The Eastern Arctic Seas Encyclopedia

2016 Edition
| Editors: Igor S. Zonn, Andrey G. Kostianoy, Aleksandr V. Semenov

Tiksi

Reference work entry
DOI: https://doi.org/10.1007/978-3-319-24237-8_526
  1. 1.

    A bay in the Laptev Sea, east off the Lena River Delta, south off the Bykhovskiy Peninsula. Its length is 21 km and width by the entrance is 17 km. The hydrographic conditions of the bay are favorable for navigation. The bay sports three small but conspicuous rocks, as if covering the entrance to it – Karaulnye Kamni. From west and south the bay is bounded by the mainland coast. The northern coast consists of soft rocks and fossil ice. The bay is covered with ice from October to July. In summer it is susceptible to large tidal fluctuations. Tides are semidiurnal, 0.3 m. T. was first mapped on Russia’s northern coast in 1739 by D.Y. Laptev as Gorelaya Guba, and since 1823 it has been called Tiksi (“the place where the land can be reached”). It is for trans-shipping roadstead for sea and river transportations of the Northern Sea Route. The port of Tiksi is located on the western coast of the bay. In 1902 the bay became the final abode of E. Toll’s schooner “Zarya.”

     
  2. 2.

    An urban locality (since 1939), the Sakha Republic (Yakutia). The population is around 4,560 people (2015). The settlement was based around the port of Tiksi. T. is located on the permafrost. The seaport is on the coast of Tiksi Bay (the Laptev Sea), near the Lena Delta (Bykovskaya Protoka). The airport belongs to the Defence Ministry. An air lane passes over Tiksi – around 15 planes follow from Europe to Asia, so a meteo station located there plays an important role. In the navigation period, steamers travel the Lena between T. and Yakutsk. The climate is harsh, with up to 120 days of snow storms a year. Average January temperature is −35°C, and June 11°C. Winter lasts 8 months, and summer, 2. The polar day is from 10 May to 2 August; the polar night is from 17 November to 25 January. Near T., in the Lena Delta, detention camps of the People’s Commissariat for Internal Affairs were located. Ship repairing facility. In T. offices of the Northern Sea Route, Arctic Ocean Company, a laboratory of the Space Physics Institute, the Administration of the State Hydrometeorological Committee, production center “Lamu” (national fur clothes, gifts), and People’s Museum of the Arctic Ocean Company (picture gallery and the department of the exploration of the Central Arctic coasts) are located. The historical part of the museum includes the history of the Arctic navigation in the eighteenth to twentieth centuries, the history of T., and the history of T. seaport and the Arctic Ocean Company; the exhibition also has ethnographic and paleontological branches; a monument in memory of M.I. Brusnev, an engineer exiled for political reasons, who took part in the expedition of V.A. Vollosovich.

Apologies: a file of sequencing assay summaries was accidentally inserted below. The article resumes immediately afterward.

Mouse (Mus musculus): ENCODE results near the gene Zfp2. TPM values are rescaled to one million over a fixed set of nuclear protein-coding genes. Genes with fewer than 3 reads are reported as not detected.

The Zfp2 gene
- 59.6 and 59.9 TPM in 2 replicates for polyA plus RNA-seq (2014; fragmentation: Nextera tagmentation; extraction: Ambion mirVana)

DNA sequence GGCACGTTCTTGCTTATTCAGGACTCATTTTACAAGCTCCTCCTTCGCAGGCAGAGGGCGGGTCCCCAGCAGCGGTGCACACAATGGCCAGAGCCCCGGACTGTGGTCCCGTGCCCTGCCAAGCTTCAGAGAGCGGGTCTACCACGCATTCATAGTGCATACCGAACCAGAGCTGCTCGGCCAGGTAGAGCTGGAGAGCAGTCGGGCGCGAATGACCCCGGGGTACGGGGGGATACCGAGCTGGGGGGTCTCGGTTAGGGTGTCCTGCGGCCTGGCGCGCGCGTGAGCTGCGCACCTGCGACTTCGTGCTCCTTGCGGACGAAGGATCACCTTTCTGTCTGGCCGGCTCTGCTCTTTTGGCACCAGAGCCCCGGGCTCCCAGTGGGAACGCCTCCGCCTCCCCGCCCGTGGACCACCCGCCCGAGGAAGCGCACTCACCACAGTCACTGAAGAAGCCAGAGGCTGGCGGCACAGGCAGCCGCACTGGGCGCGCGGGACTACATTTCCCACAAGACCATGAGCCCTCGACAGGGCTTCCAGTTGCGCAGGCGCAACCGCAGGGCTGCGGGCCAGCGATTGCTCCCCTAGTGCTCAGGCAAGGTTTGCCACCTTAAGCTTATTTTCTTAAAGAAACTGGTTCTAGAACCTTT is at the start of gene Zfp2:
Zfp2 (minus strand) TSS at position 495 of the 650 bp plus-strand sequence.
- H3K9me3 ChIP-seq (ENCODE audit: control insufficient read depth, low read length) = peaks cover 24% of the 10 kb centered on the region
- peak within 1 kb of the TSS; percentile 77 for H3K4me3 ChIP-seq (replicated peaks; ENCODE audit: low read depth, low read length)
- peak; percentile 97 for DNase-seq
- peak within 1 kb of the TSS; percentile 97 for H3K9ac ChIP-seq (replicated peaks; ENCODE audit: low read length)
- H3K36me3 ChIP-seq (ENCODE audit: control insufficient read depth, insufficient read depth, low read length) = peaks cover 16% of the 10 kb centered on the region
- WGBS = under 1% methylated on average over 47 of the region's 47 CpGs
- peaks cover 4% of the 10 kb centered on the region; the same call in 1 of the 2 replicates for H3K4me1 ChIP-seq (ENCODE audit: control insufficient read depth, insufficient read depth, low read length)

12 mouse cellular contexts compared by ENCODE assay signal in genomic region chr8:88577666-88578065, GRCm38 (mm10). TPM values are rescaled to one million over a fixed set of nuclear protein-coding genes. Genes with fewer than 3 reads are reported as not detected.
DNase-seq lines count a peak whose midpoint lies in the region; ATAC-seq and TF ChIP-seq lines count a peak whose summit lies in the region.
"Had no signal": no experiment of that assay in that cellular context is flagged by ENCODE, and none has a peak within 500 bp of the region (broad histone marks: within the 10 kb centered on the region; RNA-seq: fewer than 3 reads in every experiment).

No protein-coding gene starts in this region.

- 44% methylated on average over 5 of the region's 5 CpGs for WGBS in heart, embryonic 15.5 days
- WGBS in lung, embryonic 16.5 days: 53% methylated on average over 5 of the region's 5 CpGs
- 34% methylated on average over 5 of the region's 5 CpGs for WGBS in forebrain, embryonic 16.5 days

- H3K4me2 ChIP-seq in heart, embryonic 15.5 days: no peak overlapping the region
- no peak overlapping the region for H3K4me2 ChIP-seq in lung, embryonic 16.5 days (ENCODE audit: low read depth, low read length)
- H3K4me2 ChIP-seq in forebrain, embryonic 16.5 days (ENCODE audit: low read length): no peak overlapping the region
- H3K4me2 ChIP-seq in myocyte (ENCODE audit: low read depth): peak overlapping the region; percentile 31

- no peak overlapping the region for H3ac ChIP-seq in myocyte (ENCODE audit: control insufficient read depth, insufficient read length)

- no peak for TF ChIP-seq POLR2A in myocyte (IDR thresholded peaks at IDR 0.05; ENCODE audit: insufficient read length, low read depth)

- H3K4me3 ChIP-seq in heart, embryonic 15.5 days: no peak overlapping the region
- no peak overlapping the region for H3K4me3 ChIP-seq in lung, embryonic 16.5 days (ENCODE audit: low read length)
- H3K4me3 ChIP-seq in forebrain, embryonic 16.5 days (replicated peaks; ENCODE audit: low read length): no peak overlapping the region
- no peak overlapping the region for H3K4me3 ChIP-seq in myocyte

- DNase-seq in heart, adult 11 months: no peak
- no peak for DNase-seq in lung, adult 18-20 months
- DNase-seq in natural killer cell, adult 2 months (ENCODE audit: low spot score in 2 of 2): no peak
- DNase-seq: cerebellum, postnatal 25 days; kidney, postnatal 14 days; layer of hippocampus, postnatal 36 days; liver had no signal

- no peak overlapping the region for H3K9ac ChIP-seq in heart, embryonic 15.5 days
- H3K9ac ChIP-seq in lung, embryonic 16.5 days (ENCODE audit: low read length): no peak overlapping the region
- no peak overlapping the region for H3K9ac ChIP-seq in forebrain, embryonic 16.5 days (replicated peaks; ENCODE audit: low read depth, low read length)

3. 3.

    The main seaport in the east of the Arctic Region. Located on the coast of the Laptev Sea, 120 km off the Lena Delta, in the low reach of which the Sangarskoye coal mine was situated. This was a prerequisite for creation of a bunkering base in T. It was decided to build port facilities on the southeast coast of Bulunkan Bay in the western part of Tiksi Bay. In 1934 the construction started in one of the least accessible areas. By 1941 T. became the third largest port after Igarka and Dudinka. At present this is a well-equipped facility with motor transport service and port vessels, transferring cargos from sea ships in a spring roadstead to river vessels for further transportation along rivers to settlement on the shores of the Khatanga, the Olenyok, the Yana, the Indigirka, and the Kolyma rivers. Anchorage is possible only off the shore. T. is the main base supporting sea cabotage in the eastern part of the Russian Arctic and the basis of the large transpolar settlement Tiksi, one of the key hubs of the Northern Sea Route, a large transfer base of cargo from the Lena River being transshipped from river to sea vessels, and their delivery to Pevek, the Yana, the Indigirka, the Kolyma, the Anabar, the Khatanga, and islands of the Arctic Basin. Construction materials, containers, coal, and flax are exported. Cargo transfer capacity is 0.5 mln tons a year. Apart from that, cargo operations are carried out in the Khatanga Bay, Nordvik, Kozhevnikova Bay, and in the mouth of the Yana – Nizhneyansk. The transfer of cargo for its further transportation along the rivers is located there. To reduce the waterway from the Lena Delta to the port of Tiksi, it was planned to dig the channel through Koytchev Isthmus, to connect Bykovskaya Protoka with Tiksi Bay through Neelov Gulf.

     

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